@NiveaUK and the power of human-to-human marketing

Human to human (H2H) is an increasingly popular buzz-phrase in modern marketing. The aim is not to distinguish customers by their category (B2B or B2C) or by some generic demographics, but by developing a relationship with their personality, not their bank account. Social media is where H2H marketing can really shine.

I’ve recently been following @NiveaUK on Twitter and their level of engagement and effort is truly astonishing.

When I first saw these tweets (and they’re on the ball so there’s a lot!), I initially thought it was as a result of mentions of @NiveaUK or even a specific campaign hashtag. I was wrong, massively. Why? Well let’s take a look at Jamie’s original tweet:

As we’ve seen, Nivea responded with a statement we can all relate to and also a direct question: ‘would you like a soothing tip?’ That is a exceptionally clever tactic. Rather than move in immediately and offer the advice, their warm, friendly response encourages an intrigued Jamie to only respond one way, positively.

Informative and friendly, with my little knowledge of beauty regimes, it sounds useful. Jamie was clearly impressed as he retweeted the message.

So, why was I massively wrong?

Simply, the majority of their tips are sourced from random tweets not linked with Nivea at all. Nivea’s tweets indicate they’re using Sprinklr, a powerful social media platform, to search and source. Naturally, the user-curated tweets focus on areas of Nivea’s expertise: dry skin, chapped/dry lips and oily skin. This indicates a concerted effort from Nivea’s social team to find this content and respond accordingly. Cleverly, they make sure all responses show up in their main timeline so they can be viewed by their 12,000+ followers.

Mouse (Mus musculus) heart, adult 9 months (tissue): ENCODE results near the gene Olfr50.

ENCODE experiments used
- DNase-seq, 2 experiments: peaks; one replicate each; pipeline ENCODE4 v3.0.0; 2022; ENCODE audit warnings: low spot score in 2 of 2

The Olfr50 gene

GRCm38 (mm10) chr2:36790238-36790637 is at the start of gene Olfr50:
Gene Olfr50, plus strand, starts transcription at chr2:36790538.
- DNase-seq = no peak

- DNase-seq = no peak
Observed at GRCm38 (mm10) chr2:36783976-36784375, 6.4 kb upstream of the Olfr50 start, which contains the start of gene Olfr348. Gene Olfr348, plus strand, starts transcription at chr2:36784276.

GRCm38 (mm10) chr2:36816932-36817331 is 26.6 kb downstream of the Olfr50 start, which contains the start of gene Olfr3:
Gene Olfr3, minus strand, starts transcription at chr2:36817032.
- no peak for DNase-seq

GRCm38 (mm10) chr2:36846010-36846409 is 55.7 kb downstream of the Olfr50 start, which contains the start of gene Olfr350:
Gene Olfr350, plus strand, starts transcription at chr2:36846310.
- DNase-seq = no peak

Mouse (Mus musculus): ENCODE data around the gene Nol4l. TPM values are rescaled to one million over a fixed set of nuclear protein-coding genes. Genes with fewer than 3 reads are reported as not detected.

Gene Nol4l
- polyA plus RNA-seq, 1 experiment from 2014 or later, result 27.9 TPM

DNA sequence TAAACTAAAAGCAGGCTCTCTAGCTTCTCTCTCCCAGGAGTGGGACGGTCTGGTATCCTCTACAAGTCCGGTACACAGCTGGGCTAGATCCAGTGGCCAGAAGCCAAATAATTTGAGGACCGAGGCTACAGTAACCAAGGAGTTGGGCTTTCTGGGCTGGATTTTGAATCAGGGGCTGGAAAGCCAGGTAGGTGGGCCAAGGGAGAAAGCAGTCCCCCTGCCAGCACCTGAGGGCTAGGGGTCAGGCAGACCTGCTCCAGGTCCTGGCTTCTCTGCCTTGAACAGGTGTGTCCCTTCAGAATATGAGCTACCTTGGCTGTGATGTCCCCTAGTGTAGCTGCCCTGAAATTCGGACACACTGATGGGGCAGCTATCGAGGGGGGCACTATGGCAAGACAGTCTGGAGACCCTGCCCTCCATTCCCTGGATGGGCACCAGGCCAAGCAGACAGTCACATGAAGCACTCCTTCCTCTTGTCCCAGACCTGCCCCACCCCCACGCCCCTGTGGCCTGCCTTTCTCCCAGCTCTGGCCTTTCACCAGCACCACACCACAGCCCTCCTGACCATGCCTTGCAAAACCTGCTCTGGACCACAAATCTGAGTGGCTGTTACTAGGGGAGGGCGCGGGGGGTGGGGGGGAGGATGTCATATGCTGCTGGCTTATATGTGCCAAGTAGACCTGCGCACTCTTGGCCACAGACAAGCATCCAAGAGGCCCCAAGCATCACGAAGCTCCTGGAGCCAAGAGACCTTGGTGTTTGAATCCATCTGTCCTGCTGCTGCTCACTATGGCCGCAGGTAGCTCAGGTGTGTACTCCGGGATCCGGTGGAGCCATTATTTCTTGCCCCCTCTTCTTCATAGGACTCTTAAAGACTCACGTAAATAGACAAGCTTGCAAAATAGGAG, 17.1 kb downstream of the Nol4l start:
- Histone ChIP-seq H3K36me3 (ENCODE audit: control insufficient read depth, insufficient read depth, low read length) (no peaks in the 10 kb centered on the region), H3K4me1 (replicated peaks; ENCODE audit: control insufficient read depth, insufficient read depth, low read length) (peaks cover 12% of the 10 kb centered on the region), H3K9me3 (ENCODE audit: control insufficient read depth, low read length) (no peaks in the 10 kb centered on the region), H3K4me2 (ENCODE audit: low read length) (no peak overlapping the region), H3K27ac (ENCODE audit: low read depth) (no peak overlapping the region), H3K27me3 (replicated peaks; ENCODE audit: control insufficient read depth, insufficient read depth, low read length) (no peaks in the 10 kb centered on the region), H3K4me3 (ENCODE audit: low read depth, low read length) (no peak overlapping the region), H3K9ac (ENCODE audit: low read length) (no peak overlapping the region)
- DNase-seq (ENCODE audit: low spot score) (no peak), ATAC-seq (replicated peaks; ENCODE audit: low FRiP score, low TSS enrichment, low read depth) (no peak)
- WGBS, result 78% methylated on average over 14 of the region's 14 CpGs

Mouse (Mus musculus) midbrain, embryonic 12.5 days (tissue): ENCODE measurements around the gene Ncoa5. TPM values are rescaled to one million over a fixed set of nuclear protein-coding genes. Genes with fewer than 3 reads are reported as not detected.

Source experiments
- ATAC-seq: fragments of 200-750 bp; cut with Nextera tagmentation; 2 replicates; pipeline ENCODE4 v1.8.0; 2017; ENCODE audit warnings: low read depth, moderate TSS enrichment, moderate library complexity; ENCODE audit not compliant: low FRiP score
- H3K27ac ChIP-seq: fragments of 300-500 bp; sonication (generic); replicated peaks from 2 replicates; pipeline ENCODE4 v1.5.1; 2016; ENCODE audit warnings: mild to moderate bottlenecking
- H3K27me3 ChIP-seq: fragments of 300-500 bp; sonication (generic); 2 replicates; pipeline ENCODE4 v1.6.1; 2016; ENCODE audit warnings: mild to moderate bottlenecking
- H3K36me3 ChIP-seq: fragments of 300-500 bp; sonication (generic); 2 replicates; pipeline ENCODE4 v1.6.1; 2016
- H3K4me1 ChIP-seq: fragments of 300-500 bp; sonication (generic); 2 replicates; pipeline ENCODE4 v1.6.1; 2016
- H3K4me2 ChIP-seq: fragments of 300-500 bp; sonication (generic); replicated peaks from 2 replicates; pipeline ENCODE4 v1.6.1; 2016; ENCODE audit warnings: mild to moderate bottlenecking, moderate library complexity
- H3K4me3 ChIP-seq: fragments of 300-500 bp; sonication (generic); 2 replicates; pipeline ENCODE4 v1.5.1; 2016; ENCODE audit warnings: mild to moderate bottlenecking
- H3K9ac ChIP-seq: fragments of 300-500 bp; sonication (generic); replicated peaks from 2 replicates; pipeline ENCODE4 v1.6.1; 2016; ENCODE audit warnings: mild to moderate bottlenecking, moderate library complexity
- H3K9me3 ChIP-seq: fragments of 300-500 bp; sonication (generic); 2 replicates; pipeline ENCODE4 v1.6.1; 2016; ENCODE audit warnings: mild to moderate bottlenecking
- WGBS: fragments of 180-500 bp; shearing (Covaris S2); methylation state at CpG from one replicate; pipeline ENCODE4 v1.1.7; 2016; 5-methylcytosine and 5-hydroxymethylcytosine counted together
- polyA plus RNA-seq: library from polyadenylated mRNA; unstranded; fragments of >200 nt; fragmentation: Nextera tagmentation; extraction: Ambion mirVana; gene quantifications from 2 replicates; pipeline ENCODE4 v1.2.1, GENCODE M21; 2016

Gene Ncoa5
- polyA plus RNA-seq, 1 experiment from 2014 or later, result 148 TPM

nivea-uk-face

This tactic yields greater awareness amongst your target audience. You’re talking to them in real terms – human to human. Even today, too many brands aren’t embracing this attitude. Their marketing remains cold and disengaged, forgetting consumers are people who think, feel, talk… and sometimes shout. Offering a product or service that ‘does the job’ is simple, offering something that delivers a positive experience is a significant step up.

Remember, this isn’t a one time thing either. In the same way you might nurture and develop a friendship, brand marketers need to develop that thinking into their work. The more you engage with customers on a natural, personal level, the more likely they are to move further along the life cycle, becoming brand advocates and referrers. These customers promote and sell your brand to their friends and colleagues, effectively doing your work for you.

Remembering your audience are real, thinking people gives you the scope to become more humanised yourself. A brand that takes the time to get to know its customers will benefit more in the long-term.

Kudos Nivea. Everyone else is playing catch up.

 

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Dave

Dad to Zach, digital marketeer at Tank PR, Derby County fan, film buff, book worm and husband. In that order, but don't tell the wife.